WO1997042483A1 (en) * 1996-05-07 1997-11-13 Polymer Processing Institute Helical barrel rheometer
US6036084A (en) * 1997-02-06 2000-03-14 Tdk Corporation Screen printing method and apparatus therefor, and electronic component soldering method using screen printing and apparatus therefor
US6571609B1 (en) * 2001-05-09 2003-06-03 Hongfeng Bi Digital viscometer with arm and force sensor to measure torque
WO2005086883A2 (en) 2004-03-11 2005-09-22 Rheosense, Inc. Micro slit viscometer with monolithically integrated pressure sesonrs
US20100011841A1 (en) * 2008-07-17 2010-01-21 Mogawer Walaa S Apparatus and methods for testing asphalt mix workability
US20100071442A1 (en) * 2008-09-19 2010-03-25 Chandler Instruments Company, LLC High pressure high temperature viscometer
US7730769B1 (en) 2006-05-24 2010-06-08 Kwon Kyung C Capillary viscometers for use with Newtonian and non-Newtonian fluids
US20100221844A1 (en) * 2008-12-24 2010-09-02 Millipore Corporation Caustic stable chromatography ligands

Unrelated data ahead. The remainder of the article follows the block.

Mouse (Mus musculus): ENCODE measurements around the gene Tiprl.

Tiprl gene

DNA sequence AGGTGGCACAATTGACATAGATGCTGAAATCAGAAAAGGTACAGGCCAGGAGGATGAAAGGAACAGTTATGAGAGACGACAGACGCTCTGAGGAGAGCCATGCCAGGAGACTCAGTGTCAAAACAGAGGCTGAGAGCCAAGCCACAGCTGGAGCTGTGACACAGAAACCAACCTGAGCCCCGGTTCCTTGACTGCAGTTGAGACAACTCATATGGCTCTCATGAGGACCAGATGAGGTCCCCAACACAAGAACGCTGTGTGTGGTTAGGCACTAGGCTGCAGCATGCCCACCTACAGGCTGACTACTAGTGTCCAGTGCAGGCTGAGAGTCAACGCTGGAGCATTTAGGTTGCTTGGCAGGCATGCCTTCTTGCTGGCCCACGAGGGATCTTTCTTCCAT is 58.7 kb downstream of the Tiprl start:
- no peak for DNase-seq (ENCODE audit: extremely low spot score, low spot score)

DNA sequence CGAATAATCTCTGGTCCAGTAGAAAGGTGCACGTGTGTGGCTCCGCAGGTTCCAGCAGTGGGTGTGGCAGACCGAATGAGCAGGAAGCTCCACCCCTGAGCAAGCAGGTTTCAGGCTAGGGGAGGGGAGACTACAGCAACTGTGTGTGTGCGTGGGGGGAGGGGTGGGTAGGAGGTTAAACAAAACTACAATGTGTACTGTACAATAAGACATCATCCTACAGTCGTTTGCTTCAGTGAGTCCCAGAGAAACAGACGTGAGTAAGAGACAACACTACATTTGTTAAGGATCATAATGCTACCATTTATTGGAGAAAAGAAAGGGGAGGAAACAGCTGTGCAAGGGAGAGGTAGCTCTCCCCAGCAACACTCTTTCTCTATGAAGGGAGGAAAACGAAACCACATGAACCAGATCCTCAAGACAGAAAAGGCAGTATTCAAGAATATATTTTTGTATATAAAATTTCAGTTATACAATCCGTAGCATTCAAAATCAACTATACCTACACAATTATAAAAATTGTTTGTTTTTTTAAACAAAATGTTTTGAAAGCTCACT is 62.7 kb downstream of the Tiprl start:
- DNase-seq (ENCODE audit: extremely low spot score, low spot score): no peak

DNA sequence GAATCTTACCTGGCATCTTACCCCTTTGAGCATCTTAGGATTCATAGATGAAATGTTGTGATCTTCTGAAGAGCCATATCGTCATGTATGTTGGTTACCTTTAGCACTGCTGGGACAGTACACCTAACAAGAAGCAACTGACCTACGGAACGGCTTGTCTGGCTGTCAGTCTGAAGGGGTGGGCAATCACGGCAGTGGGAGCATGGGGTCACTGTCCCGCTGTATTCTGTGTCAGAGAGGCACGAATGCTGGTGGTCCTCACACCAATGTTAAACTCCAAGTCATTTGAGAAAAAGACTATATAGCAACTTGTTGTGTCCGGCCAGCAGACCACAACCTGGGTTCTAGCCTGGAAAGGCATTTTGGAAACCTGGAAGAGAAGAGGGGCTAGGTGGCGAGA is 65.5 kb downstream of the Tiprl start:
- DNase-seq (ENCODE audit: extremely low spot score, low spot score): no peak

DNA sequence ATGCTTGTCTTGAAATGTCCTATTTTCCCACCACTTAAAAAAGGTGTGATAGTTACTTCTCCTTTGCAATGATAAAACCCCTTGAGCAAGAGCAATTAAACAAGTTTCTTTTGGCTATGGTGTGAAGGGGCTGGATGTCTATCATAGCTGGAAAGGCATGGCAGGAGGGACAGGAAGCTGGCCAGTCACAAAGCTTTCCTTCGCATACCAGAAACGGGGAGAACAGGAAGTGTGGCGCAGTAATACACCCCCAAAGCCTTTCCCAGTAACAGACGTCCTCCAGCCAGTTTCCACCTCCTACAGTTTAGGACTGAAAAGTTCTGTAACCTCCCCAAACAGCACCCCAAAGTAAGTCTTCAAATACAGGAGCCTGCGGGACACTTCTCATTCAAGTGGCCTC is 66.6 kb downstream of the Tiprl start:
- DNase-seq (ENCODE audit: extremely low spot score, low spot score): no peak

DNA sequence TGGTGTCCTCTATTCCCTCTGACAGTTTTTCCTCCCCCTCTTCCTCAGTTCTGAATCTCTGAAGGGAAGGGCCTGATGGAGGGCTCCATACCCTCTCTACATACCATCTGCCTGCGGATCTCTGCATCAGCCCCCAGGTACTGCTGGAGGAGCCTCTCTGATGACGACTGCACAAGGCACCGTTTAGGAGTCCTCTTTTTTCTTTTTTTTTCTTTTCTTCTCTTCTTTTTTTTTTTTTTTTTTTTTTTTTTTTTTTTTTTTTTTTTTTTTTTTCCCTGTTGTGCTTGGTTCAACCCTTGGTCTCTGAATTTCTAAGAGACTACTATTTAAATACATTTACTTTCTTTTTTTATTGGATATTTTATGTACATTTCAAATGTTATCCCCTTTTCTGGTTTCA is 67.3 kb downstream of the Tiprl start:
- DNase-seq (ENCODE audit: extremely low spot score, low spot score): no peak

US20130247653A1 (en) * 2011-11-10 2013-09-26 Halliburton Energy Services, Inc. Static gel strength testing
RU2530457C1 (en) * 2013-03-06 2014-10-10 Федеральное государственное бюджетное образовательное учреждение высшего профессионального образования "Воронежский государственный университет" (ФГОУ ВПО "ВГУ") Device for material viscosity measurement
US9702800B2 (en) 2011-11-10 2017-07-11 Halliburton Energy Services, Inc. Combined rheometer/mixer having helical blades and methods of determining rheological properties of fluids

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US5209108A (en) * 1990-03-13 1993-05-11 Halliburton Company Rheological test apparatus and method using a helical screw rheometer
US5301541A (en) * 1992-06-19 1994-04-12 Joseph Daniel D Drag determining apparatus
US5571952A (en) * 1995-04-06 1996-11-05 University Of Virginia Patent Foundation Electronic viscometer
US5600058A (en) * 1995-09-08 1997-02-04 Appa Systems, Inc. Rotating consistency transmitter and method
US5627330A (en) * 1995-09-08 1997-05-06 Appa Systems, Inc. Leverage insertion assembly